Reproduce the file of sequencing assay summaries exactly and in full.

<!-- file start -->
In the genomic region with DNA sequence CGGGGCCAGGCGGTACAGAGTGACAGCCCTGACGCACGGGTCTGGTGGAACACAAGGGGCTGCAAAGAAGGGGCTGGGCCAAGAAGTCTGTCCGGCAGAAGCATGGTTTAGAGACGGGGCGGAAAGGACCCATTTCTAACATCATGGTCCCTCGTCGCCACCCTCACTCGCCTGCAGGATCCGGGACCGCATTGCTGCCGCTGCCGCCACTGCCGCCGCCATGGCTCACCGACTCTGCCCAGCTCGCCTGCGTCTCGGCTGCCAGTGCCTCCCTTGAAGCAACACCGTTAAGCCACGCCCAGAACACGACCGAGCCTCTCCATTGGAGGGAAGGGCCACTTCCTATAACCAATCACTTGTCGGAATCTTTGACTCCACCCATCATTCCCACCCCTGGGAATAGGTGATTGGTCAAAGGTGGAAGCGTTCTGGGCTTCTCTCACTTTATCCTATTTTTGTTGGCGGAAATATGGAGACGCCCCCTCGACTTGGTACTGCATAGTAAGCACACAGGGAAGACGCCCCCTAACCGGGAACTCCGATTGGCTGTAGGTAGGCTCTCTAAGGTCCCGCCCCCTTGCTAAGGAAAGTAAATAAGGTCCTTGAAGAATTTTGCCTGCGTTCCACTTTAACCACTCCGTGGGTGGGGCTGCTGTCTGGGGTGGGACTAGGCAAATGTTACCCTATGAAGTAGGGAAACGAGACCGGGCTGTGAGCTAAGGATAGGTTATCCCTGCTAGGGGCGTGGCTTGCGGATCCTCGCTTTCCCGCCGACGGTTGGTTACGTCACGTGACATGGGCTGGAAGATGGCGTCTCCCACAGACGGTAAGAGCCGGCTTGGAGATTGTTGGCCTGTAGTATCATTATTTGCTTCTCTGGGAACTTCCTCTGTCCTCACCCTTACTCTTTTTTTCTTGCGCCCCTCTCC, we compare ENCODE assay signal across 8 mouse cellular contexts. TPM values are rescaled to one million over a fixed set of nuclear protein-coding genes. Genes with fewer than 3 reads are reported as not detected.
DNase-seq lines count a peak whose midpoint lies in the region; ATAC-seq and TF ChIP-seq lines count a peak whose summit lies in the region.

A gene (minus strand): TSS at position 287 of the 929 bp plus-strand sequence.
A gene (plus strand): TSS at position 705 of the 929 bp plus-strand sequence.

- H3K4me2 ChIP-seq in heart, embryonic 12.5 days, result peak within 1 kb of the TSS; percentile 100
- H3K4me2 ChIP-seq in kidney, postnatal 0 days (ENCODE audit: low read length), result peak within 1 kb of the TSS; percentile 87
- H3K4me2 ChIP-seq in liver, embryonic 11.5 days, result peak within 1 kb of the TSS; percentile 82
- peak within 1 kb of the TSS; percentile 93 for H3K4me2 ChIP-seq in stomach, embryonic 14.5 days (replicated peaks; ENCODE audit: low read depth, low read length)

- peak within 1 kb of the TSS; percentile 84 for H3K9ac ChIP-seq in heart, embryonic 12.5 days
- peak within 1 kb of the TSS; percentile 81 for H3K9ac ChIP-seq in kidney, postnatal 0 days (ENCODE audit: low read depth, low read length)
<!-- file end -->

In the genomic region with DNA sequence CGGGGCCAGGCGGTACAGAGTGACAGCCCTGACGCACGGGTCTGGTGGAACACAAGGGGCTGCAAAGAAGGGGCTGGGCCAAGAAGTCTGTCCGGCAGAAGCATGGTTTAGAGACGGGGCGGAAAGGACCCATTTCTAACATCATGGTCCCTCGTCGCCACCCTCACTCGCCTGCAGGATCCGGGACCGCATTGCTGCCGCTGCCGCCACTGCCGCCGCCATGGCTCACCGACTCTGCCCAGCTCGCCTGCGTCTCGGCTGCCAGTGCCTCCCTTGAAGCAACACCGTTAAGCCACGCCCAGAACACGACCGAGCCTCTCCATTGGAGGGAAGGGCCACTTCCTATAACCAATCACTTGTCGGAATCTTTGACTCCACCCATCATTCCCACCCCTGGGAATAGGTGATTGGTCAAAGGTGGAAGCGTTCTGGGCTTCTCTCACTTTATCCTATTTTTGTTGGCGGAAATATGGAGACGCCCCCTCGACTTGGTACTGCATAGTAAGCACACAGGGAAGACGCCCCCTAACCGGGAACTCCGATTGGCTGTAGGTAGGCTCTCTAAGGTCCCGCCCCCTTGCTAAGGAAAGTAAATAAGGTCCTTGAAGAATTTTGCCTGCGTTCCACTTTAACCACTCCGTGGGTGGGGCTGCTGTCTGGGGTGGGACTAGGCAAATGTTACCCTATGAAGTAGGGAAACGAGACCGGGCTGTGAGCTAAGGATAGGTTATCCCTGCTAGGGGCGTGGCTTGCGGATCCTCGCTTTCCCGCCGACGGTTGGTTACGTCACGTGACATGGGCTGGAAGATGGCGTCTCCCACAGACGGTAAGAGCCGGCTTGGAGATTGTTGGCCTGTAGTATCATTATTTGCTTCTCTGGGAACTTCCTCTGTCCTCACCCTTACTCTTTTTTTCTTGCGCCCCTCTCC, we compare ENCODE assay signal across 8 mouse cellular contexts. TPM values are rescaled to one million over a fixed set of nuclear protein-coding genes. Genes with fewer than 3 reads are reported as not detected.
DNase-seq lines count a peak whose midpoint lies in the region; ATAC-seq and TF ChIP-seq lines count a peak whose summit lies in the region.

A gene (minus strand): TSS at position 287 of the 929 bp plus-strand sequence.
A gene (plus strand): TSS at position 705 of the 929 bp plus-strand sequence.

- H3K4me2 ChIP-seq in heart, embryonic 12.5 days, result peak within 1 kb of the TSS; percentile 100
- H3K4me2 ChIP-seq in kidney, postnatal 0 days (ENCODE audit: low read length), result peak within 1 kb of the TSS; percentile 87
- H3K4me2 ChIP-seq in liver, embryonic 11.5 days, result peak within 1 kb of the TSS; percentile 82
- peak within 1 kb of the TSS; percentile 93 for H3K4me2 ChIP-seq in stomach, embryonic 14.5 days (replicated peaks; ENCODE audit: low read depth, low read length)

- peak within 1 kb of the TSS; percentile 84 for H3K9ac ChIP-seq in heart, embryonic 12.5 days
- peak within 1 kb of the TSS; percentile 81 for H3K9ac ChIP-seq in kidney, postnatal 0 days (ENCODE audit: low read depth, low read length)